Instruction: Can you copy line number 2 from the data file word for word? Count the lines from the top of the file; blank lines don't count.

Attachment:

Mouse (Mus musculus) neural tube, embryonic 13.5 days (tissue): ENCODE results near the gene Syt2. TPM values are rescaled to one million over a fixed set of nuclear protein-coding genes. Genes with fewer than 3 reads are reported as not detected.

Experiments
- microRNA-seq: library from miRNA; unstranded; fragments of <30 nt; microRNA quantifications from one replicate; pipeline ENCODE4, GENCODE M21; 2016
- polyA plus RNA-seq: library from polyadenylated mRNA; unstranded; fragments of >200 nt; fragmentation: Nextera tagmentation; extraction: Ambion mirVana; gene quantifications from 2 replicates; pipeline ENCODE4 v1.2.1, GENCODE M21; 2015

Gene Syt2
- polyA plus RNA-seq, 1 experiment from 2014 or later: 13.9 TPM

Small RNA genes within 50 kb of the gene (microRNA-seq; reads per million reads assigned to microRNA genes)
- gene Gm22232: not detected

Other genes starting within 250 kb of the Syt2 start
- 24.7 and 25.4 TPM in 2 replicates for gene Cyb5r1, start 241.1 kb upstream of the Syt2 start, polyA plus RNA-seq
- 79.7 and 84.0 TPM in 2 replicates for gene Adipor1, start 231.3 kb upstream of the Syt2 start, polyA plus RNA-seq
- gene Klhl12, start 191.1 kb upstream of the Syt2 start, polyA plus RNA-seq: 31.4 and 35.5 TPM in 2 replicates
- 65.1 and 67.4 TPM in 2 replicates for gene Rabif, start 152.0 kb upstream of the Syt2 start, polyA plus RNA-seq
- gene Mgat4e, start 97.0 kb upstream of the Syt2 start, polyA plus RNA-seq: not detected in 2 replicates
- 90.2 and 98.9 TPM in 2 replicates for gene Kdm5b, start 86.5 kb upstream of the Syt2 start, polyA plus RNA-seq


Experiments